Anti-growth policies continue to frustrate the aspirations of working Americans. The economy is likely growing at less than 2 percent in the second quarter, making prospects for a better job market remote.
Higher payroll taxes and income taxes paid by the wealthy took away $165 billion in purchasing power. Consumers reacted, but with a lag, because they need to keep driving to work and feeding their children. Now car dealers and shopping malls report slowing sales.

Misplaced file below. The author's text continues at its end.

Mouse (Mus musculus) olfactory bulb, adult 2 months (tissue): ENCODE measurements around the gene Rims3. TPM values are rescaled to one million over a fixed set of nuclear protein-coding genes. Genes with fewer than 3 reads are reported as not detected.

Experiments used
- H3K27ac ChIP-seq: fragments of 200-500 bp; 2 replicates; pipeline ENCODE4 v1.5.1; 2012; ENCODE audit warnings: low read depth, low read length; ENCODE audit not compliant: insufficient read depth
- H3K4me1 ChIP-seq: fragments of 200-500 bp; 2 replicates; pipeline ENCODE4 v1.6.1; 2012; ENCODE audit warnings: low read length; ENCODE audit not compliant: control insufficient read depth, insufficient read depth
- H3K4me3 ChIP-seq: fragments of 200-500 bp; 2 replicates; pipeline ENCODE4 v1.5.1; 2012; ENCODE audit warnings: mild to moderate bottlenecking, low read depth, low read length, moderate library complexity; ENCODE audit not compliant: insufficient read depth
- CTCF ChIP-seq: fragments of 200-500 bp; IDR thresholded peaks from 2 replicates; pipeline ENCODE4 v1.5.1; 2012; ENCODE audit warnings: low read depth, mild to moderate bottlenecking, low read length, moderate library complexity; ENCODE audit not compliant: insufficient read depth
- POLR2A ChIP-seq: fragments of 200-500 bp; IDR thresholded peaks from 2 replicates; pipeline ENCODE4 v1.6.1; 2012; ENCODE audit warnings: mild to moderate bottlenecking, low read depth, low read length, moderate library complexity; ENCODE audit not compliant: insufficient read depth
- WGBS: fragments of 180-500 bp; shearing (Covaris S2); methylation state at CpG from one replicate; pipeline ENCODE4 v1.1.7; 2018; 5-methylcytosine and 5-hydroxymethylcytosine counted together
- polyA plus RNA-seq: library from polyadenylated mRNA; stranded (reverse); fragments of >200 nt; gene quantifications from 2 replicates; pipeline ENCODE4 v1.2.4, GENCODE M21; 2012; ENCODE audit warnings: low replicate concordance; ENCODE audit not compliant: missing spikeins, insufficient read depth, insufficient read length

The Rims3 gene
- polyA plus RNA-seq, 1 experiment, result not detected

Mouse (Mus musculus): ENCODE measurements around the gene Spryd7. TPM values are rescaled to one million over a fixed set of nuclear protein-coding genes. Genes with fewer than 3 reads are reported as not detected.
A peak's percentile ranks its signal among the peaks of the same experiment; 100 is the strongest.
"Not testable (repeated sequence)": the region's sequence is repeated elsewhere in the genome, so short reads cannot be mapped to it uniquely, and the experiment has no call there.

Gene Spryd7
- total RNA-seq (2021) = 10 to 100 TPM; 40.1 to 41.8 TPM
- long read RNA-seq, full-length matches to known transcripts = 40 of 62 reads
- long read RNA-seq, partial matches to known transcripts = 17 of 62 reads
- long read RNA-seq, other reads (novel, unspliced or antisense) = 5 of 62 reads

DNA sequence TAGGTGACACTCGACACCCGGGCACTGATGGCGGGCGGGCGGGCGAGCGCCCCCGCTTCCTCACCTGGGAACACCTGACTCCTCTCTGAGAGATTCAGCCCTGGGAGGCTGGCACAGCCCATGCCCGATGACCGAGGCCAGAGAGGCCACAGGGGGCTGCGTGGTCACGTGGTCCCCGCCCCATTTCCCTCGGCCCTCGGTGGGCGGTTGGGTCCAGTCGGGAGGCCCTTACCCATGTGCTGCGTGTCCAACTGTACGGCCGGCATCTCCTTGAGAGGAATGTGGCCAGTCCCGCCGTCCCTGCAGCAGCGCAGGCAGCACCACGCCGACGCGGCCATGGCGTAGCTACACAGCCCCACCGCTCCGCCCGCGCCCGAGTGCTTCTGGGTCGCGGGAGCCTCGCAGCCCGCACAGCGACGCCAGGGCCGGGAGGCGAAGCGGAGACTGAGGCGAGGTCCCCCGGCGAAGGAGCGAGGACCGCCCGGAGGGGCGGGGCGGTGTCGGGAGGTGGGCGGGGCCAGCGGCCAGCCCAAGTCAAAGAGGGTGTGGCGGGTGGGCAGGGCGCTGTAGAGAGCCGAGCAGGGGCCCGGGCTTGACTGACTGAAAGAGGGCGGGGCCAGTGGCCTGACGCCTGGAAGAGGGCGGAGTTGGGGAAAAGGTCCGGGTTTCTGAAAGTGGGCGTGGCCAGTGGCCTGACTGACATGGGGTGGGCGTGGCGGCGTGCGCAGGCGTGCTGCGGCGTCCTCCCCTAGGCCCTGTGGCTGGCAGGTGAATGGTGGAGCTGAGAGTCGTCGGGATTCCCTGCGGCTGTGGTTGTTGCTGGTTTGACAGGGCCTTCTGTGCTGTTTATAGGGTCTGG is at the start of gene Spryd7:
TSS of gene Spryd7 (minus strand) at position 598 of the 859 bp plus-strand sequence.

Overall, the fiscal drag of those higher taxes and another $44 billion in federal outlays mandated by sequestration are subtracting a tidy sum from aggregate demand. But the focus on short-term budget policies fails to reckon with a tougher issue—before these, even with record government spending and rock-bottom interest rates the economy has averaged only 2.1 percent growth since mid-2009. By contrast, the Reagan recession was just as deep and wrenching as the Obama recession, but the Gipper accomplished 5.3 percent growth over the comparable period.
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